# Finitely additive measure on Cartesian square of countable set

Let $$\mu$$ be a probability measure on $$(\omega, 2^\omega, \mu)$$ measure space which is finitely additive and $$\mu(A)=0$$ for finite sets. We can define as usual $$\mu^2$$ on semiring $$\mathcal{G}=\{A\times B~|~A,B\in 2^\omega\}\subset2^{\omega\times\omega}$$: $$\mu^2(A\times B) = \mu(A)\cdot\mu(B)$$ and extend it to the ring $$\langle\mathcal{G}\rangle$$ of subsets of $$2^{\omega\times\omega}$$ generated by $$\mathcal{G}$$. Then we can do Peano-Jordan extension, i.e. define: $$\mathcal{U} = \{X\in 2^{\omega\times\omega}~|~\inf_{X\subset S\in\langle\mathcal{G}\rangle}\mu(S)=\sup_{X\supset S\in\langle\mathcal{G}\rangle}\mu(S)\}$$ The question is: what we can say about $$\mathcal{U}$$? How can we describe it in set-theoretic terms. Is it, for example, ring of subsets isomorphic to $$2^\omega$$ or it coincides with $$2^{\omega\times\omega}$$ (which is isomorphic to $$2^\omega$$) or something else? Are $$(\omega, 2^\omega, \mu)$$ and $$(\omega\times\omega,\mathcal{U},\mu^2)$$ isomorphic?

• It is not $2^{\omega\times\omega}$. Indeed, $\{(m,n)\mid m\leq n\}\notin\mathcal{U}$. For if $A\times B\subseteq \{(m,n)\mid m\leq n\}$, then $A$ must be finite and therefore $\mu^2(A\times B)=0$. A similar argument applies to the complement $\{(m,n)\mid m> n\}$. – Michael Greinecker Mar 18 at 13:28

## 1 Answer

Here is something that might be of interest to you, unfortunatley this is too long to be a comment.

As Michael Greinecker has said, $$\mathcal U\neq 2^{\omega\times\omega}$$ and thus $$(\omega, 2^\omega, \mu)$$ and $$(\omega\times\omega, \mathcal U, \mu^2)$$ cannot be isomorphic. However, in the case where $$\mu$$ comes from a non-principal ultrafilter on $$\omega$$ (i.e. $$\mu(A)\in\{0, 1\}$$ for all $$A\subseteq\omega$$), $$\mu^2$$ can always be extended to $$\mu^2\subseteq\lambda$$ so that in fact $$(\omega, 2^\omega, \mu)\cong(\omega\times\omega, 2^{\omega\times\omega}, \lambda)$$.

To see this, let $$\mathcal F$$ be the ultrafilter derived from $$\mu$$. It is straightforward to show that $$\mathcal U=\{X\subseteq\omega\times\omega\mid \exists A, B\in\mathcal F\ (A\times B\subseteq X\vee A\times B\subseteq \omega\setminus X)\}$$ and for $$X\in\mathcal U$$, $$\mu^2(X)=1$$ iff $$\exists A, B\in\mathcal F\ A\times B\subseteq X$$.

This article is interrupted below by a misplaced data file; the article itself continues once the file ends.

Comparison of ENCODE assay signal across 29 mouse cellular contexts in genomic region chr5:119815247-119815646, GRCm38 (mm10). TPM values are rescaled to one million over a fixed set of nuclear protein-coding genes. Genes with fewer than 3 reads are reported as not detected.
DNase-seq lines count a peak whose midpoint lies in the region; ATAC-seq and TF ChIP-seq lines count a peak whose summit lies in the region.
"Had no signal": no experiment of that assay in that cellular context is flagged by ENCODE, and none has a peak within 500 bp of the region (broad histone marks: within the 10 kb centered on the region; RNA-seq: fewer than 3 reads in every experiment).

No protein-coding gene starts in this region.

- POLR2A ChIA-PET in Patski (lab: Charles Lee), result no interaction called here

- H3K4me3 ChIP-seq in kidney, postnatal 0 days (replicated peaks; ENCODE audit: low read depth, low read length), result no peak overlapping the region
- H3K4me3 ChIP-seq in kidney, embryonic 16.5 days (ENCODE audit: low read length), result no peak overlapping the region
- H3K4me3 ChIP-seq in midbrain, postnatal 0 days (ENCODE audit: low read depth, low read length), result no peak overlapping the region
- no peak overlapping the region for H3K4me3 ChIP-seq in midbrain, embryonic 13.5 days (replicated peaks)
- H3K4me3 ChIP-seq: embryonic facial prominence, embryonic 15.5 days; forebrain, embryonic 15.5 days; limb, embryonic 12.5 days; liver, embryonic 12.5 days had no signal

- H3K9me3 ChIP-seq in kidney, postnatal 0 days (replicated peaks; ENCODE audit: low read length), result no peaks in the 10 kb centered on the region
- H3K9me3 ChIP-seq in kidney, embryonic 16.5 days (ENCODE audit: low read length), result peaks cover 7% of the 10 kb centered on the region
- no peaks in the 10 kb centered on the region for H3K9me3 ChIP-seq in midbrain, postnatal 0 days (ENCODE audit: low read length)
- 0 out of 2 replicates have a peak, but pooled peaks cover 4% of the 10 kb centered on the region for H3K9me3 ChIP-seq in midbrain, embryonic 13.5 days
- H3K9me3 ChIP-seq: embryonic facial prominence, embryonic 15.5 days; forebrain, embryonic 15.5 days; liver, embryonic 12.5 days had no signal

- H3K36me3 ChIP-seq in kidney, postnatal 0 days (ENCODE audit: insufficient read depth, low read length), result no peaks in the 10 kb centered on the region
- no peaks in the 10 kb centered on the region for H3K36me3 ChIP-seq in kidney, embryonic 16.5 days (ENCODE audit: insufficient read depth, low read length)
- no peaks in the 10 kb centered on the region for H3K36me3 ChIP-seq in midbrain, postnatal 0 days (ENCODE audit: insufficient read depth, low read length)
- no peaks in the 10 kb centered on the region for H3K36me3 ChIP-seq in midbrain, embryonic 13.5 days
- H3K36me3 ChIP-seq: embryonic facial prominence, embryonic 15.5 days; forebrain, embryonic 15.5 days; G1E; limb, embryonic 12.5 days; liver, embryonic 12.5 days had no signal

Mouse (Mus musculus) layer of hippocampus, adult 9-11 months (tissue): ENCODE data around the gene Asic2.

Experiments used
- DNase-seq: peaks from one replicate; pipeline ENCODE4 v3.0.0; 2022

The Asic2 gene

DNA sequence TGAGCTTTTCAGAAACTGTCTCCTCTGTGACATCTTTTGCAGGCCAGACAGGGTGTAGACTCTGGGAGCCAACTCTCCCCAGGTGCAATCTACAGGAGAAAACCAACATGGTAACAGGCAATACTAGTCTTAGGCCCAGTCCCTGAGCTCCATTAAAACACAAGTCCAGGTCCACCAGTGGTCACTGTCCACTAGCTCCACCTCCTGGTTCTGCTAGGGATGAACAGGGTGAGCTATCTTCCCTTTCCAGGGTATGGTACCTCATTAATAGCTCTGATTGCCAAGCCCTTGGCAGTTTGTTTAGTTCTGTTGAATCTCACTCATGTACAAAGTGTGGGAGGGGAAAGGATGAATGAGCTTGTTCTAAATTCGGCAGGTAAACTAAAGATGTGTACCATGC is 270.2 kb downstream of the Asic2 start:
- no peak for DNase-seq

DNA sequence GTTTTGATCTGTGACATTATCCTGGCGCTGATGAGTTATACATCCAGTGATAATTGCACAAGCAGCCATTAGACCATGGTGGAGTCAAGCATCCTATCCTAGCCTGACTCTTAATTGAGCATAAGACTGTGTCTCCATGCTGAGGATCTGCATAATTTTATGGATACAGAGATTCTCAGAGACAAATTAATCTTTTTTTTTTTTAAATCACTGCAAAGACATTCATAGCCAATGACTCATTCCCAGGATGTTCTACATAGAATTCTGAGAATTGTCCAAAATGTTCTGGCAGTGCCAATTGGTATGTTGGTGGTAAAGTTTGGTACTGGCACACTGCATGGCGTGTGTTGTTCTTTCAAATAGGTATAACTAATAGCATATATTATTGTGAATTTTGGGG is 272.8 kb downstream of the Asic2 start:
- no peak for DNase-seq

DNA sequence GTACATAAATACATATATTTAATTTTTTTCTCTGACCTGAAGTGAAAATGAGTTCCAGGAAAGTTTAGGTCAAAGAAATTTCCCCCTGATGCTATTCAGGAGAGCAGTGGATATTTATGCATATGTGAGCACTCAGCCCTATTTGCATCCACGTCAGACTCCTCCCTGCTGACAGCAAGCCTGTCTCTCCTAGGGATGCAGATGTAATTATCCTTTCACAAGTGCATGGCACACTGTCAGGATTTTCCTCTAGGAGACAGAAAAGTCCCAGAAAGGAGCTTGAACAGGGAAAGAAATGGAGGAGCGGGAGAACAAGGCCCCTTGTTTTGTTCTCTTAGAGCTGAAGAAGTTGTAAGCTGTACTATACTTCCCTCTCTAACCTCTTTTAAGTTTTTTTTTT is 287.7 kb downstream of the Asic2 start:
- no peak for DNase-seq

We now start to define the bijection $$f:\omega\times\omega\rightarrow\omega$$ that will induce the isomorphism in the end.

Claim 1 There is a partition $$(P_n)_{n\in\omega}$$ of $$\omega$$ into infinite $$\mu$$-nullsets so that $$\{n\in\omega\mid n\in P_n\}\in\mathcal F$$.

Proof: Let $$D$$ be any infinte, co-infinite set in $$\mathcal F$$ and choose $$(P_n)_{n\in\omega}$$ to be any partition of $$\omega$$ with $$P_n\cap D=\emptyset$$ for $$n\notin D$$ and $$n\in P_n$$ for $$n\in D$$. $$\square$$

Next we choose for each $$n$$ an enumeration $$P_n=\{m^n_k\mid k\in\omega\}$$ so that if $$n\in P_n$$ then $$n=m^n_n$$. Define $$f$$ as $$f(n, k)=m^n_k$$. This is a bijection and for $$\mathcal F$$-almost all $$n$$ we have $$f(n, n)=n$$. Now let $$\lambda(X)=\mu(f[X])$$ for $$X\subseteq\omega\times\omega$$ be the pullback of $$\mu$$ via $$f$$.

Claim 2 $$\lambda$$ extends $$\mu^2$$.

Proof: Assume $$X\in\mathcal U$$ and $$\mu^2(X)=1$$. Then there are $$A,B\in\mathcal F$$ with $$A\times B\subseteq X$$. Let $$D=\{n\in\omega\mid n\in P_n\}=\{n\in\omega\mid n=m^n_n\}\in\mathcal F$$. We have $$(D\cap A\cap B)^2\subseteq X$$ and thus $$f[X]\supseteq f[(D\cap A\cap B)^2]\supseteq D\cap A\cap B\in\mathcal F$$ which gives $$\lambda(X)=1$$. If otherwise $$\mu^2(X)=0$$ then the argument above shows $$\lambda(\omega\setminus X)=1$$, hence $$\lambda(X)=0$$. $$\square$$

This at least gives an embedding $$(\omega\times\omega, \mathcal U,\mu^2)\rightarrow (\omega\times\omega, 2^{\omega\times\omega}, \lambda)\cong (\omega, 2^\omega, \mu)$$.

• Thank you. I can add that in case of selective ultrafilter your embedding becomes isomorphism. Unfortunately in my case the measure is not ultrafilter. – ar.grig Mar 19 at 4:58